Naira falls across forex markets, demand pressure increases despite huge dollar supply

The Naira depreciated against the dollar at the Investors and Exporters (I&E) window on Wednesday.

Forex turnover rose by 45.5% as Nigeria’s exchange rate at the NAFEX window depreciated against the dollar to close at N385.83/$1 during intra-day trading on Wednesday, November 11.

Also, the naira depreciated against the dollar, closing at N466/$1 at the parallel market on Wednesday, November 11, 2020, as demand pressure increases in the forex market.

Parallel market: According to information from Abokifx – a prominent FX tracking website, at the black market where forex is traded unofficially, the Naira depreciated against the dollar to close at N466/$1 on Wednesday.

This represents a N1 drop when compared to the N465/$1 that it exchanged for on Tuesday, November 10.

  • The local currency had strengthened by about 7.8% within one week in September at the black market, as the CBN introduced some measures targeted at exporters and importers.
  • This was so as to try to boost the supply of dollars in the foreign exchange market, and reduce the high demand for forex by traders.
  • The CBN has sold over $500 million to BDCs since they resumed forex sales on Monday, September 7, 2020.
  • This was expected to inject more liquidity to the retail end of the foreign exchange market and discourage hoarding and speculation.
  • However, the exchange rate against the dollar has remained volatile after the initial gains made, following the CBN’s resumption of sales of dollars to the BDCs.
  • The President of the Association of Bureau De Change Operators, Aminu Gwadebe, said he expects the impact of the extra liquidity in the market to be gradual.
  • Despite the drop in speculative buying of foreign exchange, the huge demand backlog by manufacturers and foreign investors still puts pressure and creates a volatile situation in the foreign exchange market.

NAFEX: The Naira depreciated against the dollar at the Investors and Exporters (I&E) window on Wednesday, closing at N385.83/$1.

  • This represents a 16 kobo drop when compared to the N385.67/$1 that it exchanged for on Tuesday, November 10.
  • The opening indicative rate was N385.99 to a dollar on Wednesday. This also represents a 16 kobo drop when compared to the N385.83 that was recorded on Tuesday.
  • The N393.43 to a dollar was the highest rate during intra-day trading before it closed at N385.83 to a dollar. It also sold for as low as N381/$1 during intraday trading.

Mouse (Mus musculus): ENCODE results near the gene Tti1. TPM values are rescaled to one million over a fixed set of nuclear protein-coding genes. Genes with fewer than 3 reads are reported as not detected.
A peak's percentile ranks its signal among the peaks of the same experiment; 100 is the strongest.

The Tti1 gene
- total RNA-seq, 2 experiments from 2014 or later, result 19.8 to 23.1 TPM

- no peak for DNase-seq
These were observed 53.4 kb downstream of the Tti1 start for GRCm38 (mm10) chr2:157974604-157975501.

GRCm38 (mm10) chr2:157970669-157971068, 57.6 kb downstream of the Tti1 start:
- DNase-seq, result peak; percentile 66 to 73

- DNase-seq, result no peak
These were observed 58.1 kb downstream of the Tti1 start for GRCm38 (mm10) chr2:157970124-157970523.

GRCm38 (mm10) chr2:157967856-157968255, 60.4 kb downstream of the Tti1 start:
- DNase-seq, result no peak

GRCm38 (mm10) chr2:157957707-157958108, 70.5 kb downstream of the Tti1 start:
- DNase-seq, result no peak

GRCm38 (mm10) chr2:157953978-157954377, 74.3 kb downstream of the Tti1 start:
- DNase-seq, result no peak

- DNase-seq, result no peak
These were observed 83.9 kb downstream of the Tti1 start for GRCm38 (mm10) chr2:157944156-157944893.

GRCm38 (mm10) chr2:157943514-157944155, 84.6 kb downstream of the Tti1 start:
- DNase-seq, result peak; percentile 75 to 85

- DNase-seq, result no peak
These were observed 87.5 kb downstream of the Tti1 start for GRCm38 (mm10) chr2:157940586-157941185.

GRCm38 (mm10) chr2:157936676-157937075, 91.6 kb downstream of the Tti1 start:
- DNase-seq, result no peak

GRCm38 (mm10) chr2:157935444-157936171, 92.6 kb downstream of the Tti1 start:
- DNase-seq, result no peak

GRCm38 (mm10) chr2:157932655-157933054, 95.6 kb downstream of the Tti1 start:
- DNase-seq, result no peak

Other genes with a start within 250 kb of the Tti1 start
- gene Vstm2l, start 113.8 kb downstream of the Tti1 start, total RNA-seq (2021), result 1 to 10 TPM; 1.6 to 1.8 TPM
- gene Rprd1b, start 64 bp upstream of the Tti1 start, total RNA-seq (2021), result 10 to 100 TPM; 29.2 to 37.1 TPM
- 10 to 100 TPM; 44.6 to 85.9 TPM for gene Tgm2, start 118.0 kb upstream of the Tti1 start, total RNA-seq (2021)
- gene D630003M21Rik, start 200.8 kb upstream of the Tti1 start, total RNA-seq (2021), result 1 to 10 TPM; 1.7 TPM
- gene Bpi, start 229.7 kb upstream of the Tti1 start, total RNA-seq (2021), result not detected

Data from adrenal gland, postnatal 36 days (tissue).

• Forex turnover: Forex turnover at the Investor and Exporters (I&E) window rose by 45.5% on Wednesday, November 11, 2020.
  • Forex turnover rose from $140.95 million on Tuesday, November 10, 2020, to $205.05 million on Wednesday, November 11, 2020.
  • The CBN is still struggling to clear the backlog of foreign exchange demand, especially by foreign investors wishing to repatriate their funds.
  • The increase in dollar supply after the previous trading day’s drop reinforces the volatility of the foreign exchange market. The supply of dollars has been on a decline for months due to low oil prices and the absence of foreign capital inflow into the country.
  • The average daily forex sale for last week was about $169.93 million, which represents a huge increase from the $34.5 million that was recorded the previous week.
  • Total forex trading at the NAFEX window in the month of September was about $1.98 billion, compared to $843.97 million in August.
  • The exchange rate is still being affected by low oil prices, dollar scarcity, a backlog of forex demand, and a shaky economy that has been hit by the coronavirus pandemic.
  • A financial expert and Managing Director of Financial Derivatives had stated that he expects the exchange rate at the parallel market to likely depreciate to N470-N475/$1 in November and December due to low oil prices that will further limit foreign exchange supply.

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